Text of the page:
- Clinical trial of an Intracortical Visual Prosthesis, a group of wireless implants that may restore some light perception for people who are blind.
- Diabetes Prevention Program, a free, year-long program committed to reducing rates of diabetic eye disease, which is the leading cause of preventable blindness.
Q&A: What should I know about low vision?
Q: What is low vision?
A: Low vision is defined as having impaired vision that cannot be corrected by glasses, surgery or medication.
Q: What are the most common causes of low vision?
A: Macular degeneration, an age-related disease that affects the central vision portion of the visual field, is the most common cause of low vision. Other common causes include diabetes, cataracts, and glaucoma.
Q: How prevalent is low vision?
A: Approximately 4 million Americans live with low vision. By 2050, the number of people with vision impairments or blindness in the U.S. is expected to double to more than 8 million.
Q: Who is at risk of low vision?
A: People of all ages can be at risk of vision loss, but it is most common in people who are 65 or older.
Q: How does low vision impact your life?
A: Low vision can impact your daily life and mobility, but there are many options available to maximize your remaining vision.
Q: Can you live independently with vision loss?
A: YES! There are many low vision rehabilitation services and resources that will help you to maximize your remaining vision loss so that you can adapt to life and continue to do what you love.
Q: How can you stay on top of your eye health?
A: Many eye diseases have no symptoms in their initial stages, so early detection is vital for preserving further vision loss. Receiving annual eye exams can help you to stay on top of your eye health.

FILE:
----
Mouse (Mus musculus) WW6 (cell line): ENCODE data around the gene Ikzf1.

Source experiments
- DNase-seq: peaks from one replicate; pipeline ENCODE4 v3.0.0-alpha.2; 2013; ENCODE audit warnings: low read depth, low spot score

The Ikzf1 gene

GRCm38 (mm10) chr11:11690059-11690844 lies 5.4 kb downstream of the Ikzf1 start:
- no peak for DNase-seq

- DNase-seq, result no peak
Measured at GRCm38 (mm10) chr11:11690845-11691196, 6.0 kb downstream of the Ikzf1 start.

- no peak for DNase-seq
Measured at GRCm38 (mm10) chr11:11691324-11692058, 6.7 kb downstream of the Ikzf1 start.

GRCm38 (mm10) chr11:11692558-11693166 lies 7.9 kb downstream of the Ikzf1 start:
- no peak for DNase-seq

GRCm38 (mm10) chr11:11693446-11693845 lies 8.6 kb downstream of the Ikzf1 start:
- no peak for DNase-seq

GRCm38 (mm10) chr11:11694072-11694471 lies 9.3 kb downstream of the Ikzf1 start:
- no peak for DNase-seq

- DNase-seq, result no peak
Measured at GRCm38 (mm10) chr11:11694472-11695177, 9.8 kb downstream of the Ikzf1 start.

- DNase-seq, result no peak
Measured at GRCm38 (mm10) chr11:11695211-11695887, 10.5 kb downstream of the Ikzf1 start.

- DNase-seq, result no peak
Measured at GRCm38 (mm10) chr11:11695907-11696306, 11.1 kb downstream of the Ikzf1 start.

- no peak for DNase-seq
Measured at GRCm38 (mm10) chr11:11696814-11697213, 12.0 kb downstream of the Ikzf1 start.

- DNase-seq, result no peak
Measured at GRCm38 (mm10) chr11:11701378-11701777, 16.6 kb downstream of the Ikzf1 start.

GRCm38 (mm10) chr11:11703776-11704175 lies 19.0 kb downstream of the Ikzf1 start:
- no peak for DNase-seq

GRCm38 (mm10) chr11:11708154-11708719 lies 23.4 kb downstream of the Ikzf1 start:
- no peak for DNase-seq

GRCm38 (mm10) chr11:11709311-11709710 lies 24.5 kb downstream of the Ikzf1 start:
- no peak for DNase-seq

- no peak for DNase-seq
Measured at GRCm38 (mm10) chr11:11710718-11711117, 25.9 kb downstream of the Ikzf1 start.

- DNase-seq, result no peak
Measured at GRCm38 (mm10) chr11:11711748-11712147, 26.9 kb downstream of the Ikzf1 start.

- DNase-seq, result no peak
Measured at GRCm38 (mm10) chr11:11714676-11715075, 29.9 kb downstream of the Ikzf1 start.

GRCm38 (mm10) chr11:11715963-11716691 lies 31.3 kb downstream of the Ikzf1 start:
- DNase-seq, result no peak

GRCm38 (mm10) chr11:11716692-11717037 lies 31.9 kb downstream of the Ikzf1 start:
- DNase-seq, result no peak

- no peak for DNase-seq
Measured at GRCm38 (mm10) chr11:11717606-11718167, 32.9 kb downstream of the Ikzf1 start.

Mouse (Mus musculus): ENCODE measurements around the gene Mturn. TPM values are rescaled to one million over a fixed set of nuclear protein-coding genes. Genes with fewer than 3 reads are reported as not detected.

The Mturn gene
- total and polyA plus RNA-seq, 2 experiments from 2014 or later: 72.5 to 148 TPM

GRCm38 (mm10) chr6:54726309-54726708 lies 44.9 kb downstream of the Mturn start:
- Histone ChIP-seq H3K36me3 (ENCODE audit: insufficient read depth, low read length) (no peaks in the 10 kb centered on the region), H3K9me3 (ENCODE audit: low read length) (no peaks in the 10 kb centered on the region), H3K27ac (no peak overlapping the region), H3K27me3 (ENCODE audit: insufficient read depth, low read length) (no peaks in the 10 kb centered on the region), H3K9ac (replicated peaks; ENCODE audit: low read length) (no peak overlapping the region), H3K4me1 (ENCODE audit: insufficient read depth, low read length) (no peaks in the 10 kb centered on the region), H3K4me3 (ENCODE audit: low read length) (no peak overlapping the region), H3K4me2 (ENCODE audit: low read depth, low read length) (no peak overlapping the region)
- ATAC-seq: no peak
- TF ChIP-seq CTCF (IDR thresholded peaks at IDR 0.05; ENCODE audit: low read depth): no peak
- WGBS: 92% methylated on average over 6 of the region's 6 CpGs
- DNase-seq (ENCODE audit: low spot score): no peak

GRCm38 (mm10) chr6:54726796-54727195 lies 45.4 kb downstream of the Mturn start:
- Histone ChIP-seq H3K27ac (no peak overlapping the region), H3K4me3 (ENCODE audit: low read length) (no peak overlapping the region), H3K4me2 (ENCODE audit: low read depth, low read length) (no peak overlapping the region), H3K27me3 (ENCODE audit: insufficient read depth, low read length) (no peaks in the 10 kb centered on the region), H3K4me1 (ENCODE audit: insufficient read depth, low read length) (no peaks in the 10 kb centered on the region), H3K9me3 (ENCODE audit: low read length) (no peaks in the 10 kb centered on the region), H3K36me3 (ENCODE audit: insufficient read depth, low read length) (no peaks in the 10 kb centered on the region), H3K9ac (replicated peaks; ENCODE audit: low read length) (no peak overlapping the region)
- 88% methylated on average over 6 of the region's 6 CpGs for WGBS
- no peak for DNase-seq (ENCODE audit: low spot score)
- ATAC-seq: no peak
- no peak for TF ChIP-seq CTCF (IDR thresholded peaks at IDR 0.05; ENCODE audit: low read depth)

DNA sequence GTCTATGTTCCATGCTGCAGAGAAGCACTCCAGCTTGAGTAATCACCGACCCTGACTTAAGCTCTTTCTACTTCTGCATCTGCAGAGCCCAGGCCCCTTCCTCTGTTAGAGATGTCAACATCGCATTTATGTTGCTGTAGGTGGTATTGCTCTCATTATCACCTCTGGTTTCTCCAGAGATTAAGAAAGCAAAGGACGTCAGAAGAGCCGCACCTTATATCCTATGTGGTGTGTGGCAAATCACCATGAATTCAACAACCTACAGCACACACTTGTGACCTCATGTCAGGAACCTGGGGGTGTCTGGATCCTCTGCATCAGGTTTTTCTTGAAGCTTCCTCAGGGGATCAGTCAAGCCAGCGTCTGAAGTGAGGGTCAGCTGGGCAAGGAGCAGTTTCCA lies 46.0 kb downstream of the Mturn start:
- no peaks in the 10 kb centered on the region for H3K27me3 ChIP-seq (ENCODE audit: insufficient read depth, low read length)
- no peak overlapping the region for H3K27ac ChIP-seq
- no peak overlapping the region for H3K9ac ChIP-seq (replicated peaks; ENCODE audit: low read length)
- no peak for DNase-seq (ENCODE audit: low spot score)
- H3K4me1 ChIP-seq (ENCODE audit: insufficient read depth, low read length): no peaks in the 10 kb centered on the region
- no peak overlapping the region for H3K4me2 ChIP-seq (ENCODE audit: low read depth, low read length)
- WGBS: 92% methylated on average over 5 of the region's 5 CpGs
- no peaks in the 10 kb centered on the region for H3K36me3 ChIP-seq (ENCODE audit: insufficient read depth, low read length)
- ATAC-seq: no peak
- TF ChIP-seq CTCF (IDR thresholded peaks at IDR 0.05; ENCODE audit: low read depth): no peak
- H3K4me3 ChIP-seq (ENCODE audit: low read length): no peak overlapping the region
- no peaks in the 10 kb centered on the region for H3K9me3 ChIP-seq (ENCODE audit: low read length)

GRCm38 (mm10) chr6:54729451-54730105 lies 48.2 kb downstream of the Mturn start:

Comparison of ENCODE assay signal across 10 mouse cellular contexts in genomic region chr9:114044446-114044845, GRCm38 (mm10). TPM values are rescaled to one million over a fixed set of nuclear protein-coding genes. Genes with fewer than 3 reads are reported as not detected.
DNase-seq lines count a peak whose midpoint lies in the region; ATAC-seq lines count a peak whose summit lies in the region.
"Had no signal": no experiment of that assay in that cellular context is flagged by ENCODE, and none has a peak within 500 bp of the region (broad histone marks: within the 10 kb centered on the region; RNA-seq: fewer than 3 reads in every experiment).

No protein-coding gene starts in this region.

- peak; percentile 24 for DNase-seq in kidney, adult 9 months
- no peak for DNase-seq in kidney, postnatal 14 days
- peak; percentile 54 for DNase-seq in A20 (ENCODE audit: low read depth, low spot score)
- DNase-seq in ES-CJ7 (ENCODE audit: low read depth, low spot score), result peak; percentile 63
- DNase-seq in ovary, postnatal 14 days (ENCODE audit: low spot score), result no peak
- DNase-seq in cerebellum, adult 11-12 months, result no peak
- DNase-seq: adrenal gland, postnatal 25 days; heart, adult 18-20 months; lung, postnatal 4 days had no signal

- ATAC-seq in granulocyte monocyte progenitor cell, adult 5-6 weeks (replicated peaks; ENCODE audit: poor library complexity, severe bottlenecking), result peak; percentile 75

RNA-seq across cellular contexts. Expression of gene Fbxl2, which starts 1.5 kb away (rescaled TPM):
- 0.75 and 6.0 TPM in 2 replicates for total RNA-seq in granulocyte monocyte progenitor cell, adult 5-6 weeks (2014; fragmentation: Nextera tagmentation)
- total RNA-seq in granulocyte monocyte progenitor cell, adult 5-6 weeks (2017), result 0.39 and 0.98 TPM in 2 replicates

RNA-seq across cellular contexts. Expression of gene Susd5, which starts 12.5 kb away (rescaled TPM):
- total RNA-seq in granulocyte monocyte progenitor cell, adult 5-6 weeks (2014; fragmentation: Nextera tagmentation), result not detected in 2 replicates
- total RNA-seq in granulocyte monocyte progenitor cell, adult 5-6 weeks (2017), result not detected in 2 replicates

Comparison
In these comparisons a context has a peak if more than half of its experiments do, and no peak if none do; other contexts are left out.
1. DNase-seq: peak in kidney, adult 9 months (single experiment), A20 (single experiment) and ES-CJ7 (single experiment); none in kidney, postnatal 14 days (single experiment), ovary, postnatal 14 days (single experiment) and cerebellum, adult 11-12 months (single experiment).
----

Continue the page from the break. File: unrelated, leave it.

Q: Where can I find comprehensive low vision services?
A: The Chicago Lighthouse’s Sandy & Rick Forsythe Center for Comprehensive Vision Rehabilitation Care can help you maximize your remaining vision so that you can continue to live independently and do the things you love. We are dedicated to providing superior vision rehabilitation services to people with all levels of vision loss. Our comprehensive approach to low vision care integrates multidisciplinary services to help patients better understand their condition and adapt to life at all stages of vision loss. We never turn anyone away due to inability to pay.
The Chicago Lighthouse’s comprehensive services include:
- Low Vison Optometry
- Occupational Therapy
- Assistive Technology
- Psychological Support
- Clinical Research
- Orientation & Mobility Training
“You can live and thrive with vision loss. There are many ways that to improve your function, independence, and overall well-being. There is always something that can be done.”
– Dr. Kara Crumbliss, Optometrist & Vice President of Clinical Services at The Chicago Lighthouse
The Chicago Lighthouse is a social service agency serving the blind, visually impaired, disabled and Veteran communities. No one is turned away due to inability to pay. To make a donation, click here.